By Scotty Bowman, Field Supervisor
Some people call it a sling blade. I call it a swing blade, while others call it a grass whip. What it is as quoted from Ames True Temper site:
The True Temper deluxe weed cutter offers a cost-effective way of clearing tall grass and other vegetation in overgrown areas. Its double-edge action provides increased efficiency by cutting on both the forward and return strokes. This is an ideal tool to clear ditches, forests, and fields.
Double-edged serrated blade
30 inch long North American Hardwood handle
Tempered steel braces for strength and durability
Eyehole for easy hanging and storage
After lugging on my pack, I take the tool into my hand. The blade is freshly sharpened. I have roughly seven miles of brushing to do over the next 3 days. I give it a couple of preemptive swings to feel the weight and balance of this tool that is going to become an extension of my body as I move along the Appalachian Trail. The sun is out; it is in the upper 70’s with a slight breeze. It is the kind of sitting on the porch day with a good book and glass of lemonade. My lemonade will be orange Gatorade. My book is Aldo Leopold’s A Sand County Almanac. My porch will be whichever rock outcropping overlooking Watauga Lake on which I decide to rest and spend a quiet evening.
I move down the trail, traveling South toward my destination of first Pack Saddle Gap for one night, and then on to Vandeventer Shelter for another night. As I move along I swing the swing blade on the uphill side of the trail cutting out the vegetation growing into the trail. Moving slowly and sideways up the trail I swing the tool in a long, high arch with my right hand, trading off with my left. Listening to the sound of the blade as it swings down through the air, cuts through the vegetation, and then swings back up through the air, rinse and repeat. Sweat begins to flow from almost every pore on my body. I don’t really have to concentrate too hard on what I am doing as every part of my musculoskeletal and nervous systems working in rhythm. My body knows what needs to be done utilizing visual cues and a sense of feel. So my mind travels a trail of its own; a trail of thoughts that meander all over the place.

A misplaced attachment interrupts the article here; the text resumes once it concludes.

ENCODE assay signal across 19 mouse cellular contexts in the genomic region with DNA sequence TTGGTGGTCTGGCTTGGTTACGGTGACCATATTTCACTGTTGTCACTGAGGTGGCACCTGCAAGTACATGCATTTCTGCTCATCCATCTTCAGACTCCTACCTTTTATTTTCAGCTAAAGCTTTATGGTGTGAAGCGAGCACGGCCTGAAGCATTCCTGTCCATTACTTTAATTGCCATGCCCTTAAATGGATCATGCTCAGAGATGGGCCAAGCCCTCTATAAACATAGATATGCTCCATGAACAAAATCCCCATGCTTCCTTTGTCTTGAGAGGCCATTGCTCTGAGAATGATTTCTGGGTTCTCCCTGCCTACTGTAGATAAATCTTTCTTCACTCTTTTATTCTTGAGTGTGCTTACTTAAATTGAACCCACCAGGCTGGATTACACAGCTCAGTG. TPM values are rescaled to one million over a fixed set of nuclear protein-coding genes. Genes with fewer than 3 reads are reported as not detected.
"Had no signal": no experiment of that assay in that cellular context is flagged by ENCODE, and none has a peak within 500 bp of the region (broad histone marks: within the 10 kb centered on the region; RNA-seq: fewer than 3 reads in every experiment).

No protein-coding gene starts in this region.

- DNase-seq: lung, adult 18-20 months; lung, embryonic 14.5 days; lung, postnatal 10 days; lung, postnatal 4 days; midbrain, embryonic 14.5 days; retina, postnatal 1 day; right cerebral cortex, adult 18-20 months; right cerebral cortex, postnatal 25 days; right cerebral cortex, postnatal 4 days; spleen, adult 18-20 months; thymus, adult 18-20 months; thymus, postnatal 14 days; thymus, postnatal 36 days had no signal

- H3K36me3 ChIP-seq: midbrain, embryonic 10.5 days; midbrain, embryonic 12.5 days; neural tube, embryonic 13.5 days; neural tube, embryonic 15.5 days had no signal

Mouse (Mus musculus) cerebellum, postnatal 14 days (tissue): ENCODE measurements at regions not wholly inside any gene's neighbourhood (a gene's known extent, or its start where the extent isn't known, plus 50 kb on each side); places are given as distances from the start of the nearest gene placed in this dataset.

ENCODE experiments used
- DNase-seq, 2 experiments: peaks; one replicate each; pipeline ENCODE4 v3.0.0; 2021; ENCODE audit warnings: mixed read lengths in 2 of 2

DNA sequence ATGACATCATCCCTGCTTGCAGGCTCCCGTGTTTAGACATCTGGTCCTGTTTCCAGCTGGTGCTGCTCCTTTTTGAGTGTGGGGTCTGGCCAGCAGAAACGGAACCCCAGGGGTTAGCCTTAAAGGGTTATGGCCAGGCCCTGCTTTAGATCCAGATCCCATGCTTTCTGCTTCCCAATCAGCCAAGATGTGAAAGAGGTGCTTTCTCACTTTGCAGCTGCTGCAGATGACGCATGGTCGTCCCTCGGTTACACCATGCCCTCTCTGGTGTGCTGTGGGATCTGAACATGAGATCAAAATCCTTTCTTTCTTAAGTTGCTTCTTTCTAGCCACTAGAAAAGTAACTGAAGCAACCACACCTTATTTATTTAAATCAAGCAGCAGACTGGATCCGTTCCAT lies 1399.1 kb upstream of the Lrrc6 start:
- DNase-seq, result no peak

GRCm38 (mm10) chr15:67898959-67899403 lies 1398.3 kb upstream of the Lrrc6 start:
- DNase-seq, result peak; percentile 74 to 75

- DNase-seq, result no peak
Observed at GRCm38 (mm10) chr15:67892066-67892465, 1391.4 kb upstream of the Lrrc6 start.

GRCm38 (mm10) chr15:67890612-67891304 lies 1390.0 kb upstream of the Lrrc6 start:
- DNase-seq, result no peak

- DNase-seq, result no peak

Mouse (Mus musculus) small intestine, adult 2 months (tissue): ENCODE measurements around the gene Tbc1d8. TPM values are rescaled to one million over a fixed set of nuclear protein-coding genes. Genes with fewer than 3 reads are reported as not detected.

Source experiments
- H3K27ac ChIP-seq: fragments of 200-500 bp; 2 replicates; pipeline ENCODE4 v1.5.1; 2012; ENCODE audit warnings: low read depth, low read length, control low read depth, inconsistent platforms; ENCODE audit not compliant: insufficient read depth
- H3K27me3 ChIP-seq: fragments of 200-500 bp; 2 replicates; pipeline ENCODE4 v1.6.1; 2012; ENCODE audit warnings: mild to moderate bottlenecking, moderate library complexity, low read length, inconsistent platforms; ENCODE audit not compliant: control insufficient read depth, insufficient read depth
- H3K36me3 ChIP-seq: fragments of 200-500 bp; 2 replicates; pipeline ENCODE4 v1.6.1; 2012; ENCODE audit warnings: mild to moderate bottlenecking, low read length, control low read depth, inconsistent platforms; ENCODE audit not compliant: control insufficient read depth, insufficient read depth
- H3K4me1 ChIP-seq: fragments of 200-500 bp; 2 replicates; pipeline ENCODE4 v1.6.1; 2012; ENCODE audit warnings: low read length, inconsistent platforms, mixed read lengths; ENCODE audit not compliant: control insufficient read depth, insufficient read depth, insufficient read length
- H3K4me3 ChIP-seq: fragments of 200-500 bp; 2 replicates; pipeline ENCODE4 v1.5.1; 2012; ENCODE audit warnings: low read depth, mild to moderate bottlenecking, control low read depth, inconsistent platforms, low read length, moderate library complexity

My mind retraces the path of memories (swing, cut, swing) of when I became involved in this work, Wilderness stewardship. The decision to leave the foodservice industry and the decision to go back to school and the happenstance meeting of one Bill Hodge (swing, cut, swing). I had to do 20 hours of volunteer time with the USFS and on one of those days, we worked in the Sampson Mountain Wilderness doing maintenance on a 5-mile loop. This is the place where I used a crosscut saw for the time which became a defining moment in my life (swing, cut, swing).
“I do not imply that this philosophy of land was always clear to me. It is rather the end result of a life journey.” Draft foreword to A Sand County Almanac (1947/1987)